For those unfamiliar with FIAR, it is a storybook/unit based curriculum designed for use with 4 to 8 year olds. You read each book every day for five days and each day do a subject related lesson. For example, on Mondays you might do social studies, Tuesdays art, etc. The suggested lessons are simple and sweet, and the potential for expanding the curriculum is limitless.
So as I said, we started with The Glorious Flight. This is the story of Louis Bleriot, an early French aviator who designed, built, and flew his own planes. After 8 years, 11 planes, and many mishaps, Bleriot became the first pilot to cross the English Channel from France to England in a glorious (and dangerous!) 37 minute flight.
The first time we read this story, neither Henry nor I were terribly thrilled by it. I thought it would be like pulling teeth to get him to sit through it even one more time. Today we read it for the third time, and something amazing has happened. We’ve been able to see and appreciate the richness of the story, language, and art of the book. Now, those who have been “rowing” for awhile will silently chuckle I’m sure. For that is the point of FIAR – delving deeply into one book to truly mine its riches.
We have come to love the unflappable Papa Bleriot and his family, and we have found much to treasure in this beautiful book.
Here are some of the things we’ve done and learned with this book. I’ll try to break it out by subject.
Math and Science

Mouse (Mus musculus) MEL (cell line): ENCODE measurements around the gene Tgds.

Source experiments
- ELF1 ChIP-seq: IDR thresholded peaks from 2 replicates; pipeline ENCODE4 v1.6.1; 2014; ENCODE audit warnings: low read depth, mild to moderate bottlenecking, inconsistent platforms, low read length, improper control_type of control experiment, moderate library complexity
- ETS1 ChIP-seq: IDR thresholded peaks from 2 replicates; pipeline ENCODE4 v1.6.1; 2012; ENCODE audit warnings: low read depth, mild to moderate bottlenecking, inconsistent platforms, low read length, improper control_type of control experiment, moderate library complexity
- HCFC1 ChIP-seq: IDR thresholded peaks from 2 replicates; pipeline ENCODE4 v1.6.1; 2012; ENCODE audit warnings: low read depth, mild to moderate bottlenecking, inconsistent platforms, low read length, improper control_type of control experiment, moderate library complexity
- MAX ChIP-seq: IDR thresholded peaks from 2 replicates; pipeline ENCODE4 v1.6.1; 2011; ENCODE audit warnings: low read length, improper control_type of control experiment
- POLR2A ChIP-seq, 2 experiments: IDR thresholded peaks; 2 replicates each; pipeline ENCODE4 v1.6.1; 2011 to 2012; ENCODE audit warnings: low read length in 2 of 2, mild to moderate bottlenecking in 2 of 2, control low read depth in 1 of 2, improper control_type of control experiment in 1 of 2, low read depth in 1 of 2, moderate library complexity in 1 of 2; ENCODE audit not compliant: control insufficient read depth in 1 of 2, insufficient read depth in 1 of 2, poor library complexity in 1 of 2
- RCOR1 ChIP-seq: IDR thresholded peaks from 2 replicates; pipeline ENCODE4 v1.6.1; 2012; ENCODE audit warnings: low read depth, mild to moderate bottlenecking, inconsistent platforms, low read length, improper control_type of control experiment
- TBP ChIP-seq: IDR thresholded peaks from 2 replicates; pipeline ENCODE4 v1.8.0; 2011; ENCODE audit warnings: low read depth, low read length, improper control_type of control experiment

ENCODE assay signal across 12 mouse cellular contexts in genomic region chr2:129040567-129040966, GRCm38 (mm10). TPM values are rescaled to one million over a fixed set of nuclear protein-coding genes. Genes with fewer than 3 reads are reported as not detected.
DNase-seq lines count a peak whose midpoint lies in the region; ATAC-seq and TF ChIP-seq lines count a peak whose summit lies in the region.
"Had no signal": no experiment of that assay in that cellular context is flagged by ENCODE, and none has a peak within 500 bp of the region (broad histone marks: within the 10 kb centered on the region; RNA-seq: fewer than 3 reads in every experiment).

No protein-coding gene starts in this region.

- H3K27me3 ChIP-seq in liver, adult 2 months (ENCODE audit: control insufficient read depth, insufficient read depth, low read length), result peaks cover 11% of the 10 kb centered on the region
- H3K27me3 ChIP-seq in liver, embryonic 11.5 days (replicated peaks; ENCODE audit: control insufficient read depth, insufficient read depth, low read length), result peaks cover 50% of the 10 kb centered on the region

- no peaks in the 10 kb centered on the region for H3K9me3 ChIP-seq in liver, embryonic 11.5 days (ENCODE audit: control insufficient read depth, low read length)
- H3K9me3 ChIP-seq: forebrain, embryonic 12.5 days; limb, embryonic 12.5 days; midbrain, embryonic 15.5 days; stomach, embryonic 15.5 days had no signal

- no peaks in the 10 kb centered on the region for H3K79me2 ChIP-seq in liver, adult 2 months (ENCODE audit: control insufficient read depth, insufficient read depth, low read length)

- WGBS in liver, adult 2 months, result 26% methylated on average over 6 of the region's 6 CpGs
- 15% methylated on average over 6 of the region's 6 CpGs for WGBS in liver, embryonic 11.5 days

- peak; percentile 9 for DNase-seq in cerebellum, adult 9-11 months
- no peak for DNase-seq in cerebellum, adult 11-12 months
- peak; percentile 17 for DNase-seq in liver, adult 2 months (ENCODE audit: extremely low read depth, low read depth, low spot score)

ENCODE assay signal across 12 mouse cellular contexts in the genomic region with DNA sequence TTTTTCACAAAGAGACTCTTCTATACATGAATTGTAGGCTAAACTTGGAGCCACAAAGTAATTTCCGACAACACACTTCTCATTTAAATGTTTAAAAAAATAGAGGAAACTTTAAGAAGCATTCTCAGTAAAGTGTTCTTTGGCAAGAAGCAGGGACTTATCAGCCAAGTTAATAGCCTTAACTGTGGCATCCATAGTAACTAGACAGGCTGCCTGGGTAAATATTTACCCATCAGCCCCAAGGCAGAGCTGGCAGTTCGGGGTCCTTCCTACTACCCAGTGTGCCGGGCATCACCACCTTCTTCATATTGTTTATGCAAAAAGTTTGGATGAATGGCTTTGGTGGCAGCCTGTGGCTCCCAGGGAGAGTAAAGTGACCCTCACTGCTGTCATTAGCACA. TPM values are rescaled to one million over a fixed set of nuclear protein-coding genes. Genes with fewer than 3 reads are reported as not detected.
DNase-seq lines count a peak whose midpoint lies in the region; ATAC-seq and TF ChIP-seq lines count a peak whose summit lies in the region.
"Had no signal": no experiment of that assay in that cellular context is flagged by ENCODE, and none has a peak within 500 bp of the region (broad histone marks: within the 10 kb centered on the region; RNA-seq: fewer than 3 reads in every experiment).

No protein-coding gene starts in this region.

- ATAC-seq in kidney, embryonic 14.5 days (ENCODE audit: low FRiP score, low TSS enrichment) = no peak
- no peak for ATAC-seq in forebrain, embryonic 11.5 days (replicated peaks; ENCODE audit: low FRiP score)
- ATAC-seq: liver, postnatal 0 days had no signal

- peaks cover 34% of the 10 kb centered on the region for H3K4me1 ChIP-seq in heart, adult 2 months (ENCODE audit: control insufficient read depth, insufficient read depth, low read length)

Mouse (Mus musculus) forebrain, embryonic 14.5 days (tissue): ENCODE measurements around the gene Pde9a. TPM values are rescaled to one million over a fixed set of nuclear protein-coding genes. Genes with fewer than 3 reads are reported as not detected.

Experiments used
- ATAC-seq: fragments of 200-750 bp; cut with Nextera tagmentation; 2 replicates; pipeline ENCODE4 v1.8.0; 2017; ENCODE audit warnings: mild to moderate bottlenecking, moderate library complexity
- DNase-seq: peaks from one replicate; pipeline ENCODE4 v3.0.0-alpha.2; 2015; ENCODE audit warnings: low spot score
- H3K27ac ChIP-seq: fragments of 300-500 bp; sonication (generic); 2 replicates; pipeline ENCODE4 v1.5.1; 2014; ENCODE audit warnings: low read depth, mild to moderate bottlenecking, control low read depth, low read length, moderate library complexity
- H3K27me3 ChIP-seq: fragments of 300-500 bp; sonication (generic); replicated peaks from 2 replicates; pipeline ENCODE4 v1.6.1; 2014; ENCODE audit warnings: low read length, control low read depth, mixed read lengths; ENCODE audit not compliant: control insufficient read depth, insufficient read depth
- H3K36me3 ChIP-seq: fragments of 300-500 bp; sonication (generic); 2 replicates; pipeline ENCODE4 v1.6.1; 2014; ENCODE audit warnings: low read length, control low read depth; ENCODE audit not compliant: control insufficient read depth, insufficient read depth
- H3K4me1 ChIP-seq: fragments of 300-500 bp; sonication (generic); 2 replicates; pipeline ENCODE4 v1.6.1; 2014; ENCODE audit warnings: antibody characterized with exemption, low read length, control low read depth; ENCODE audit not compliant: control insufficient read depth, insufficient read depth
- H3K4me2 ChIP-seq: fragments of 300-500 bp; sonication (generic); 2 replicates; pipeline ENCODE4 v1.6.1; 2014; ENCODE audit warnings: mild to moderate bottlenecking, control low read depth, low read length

We’ve spent a lot of time flying different kinds of paper airplanes, discussing which ones go the furthest and why. We’ve seen what shapes make better flyers, which glide best, which go the fastest, etc. These experiments led to a discussion of angles as I instructed Henry to launch a plane at a 45 degree angle and he asked what an angle is. So we got out paper and pencil, learned what an angle is, how a triangle has three angles, a square has four, etc. We learned about right angles, 180 degree angles, and 45 degree angles. Not too bad for not having a math curriculum!
We will supplement the science with The Way Things Work video on flight. As soon as I can get it from the library.
History and Social Studies
In addition to Louis Bleriot, we’ve learned about the Wright Brothers, Ruth Law, and Lt. Gail Halvorsen a.k.a. the Chocolate Pilot. We still have books to read about Amelia Earhart, Charles Lindbergh and some other early pilots.
Through these books we’ve learned some geography. Henry now knows where France and England are on the map and that they are separated by the English Channel. He’s learned that people in France speak French. He knows where to find Chicago and New York City on the map and that Chicago and NYC are cities in the states of Illinois and New York.
We’ve learned lessons of perseverance and the importance of making reparations. We’ve learned how much can be learned from making mistakes.
One of the most “schooly” things I do with Henry is our “word of the day.” This is simply a word, chosen from the book and usually a verb, that I write on our chalk board. The first time I did this I was amazed at how much he learned from this simple lesson. I never say a word about it. I wait for him to notice it. He’ll either sound it out or ask me to read it for him. Then he’ll point out what he notices about it. This week we’ve discussed the “silent e” that makes the “i” say it’s name in the word glide. We reviewed the rule “when two vowels go walking, the first one does the talking” with sail. And we learned that “y” is sometimes a vowel with the word fly.
We learned about onomatopia and will review the concept with tomorrow’s word of the day, CRASH!
My favorite language activity involved using the Lord Alfred Tennyson Poem, The Eagle. Henry loves it and I hope we’ll both have it memorized by the end of the week. Here’s the excerpt.
“Like a great swan, the beautiful glider rises into the air . . . . . . and shoots down into the river with a splash that frightens the fishes.”
We discussed how the images were similar and different and compared the language used by each author.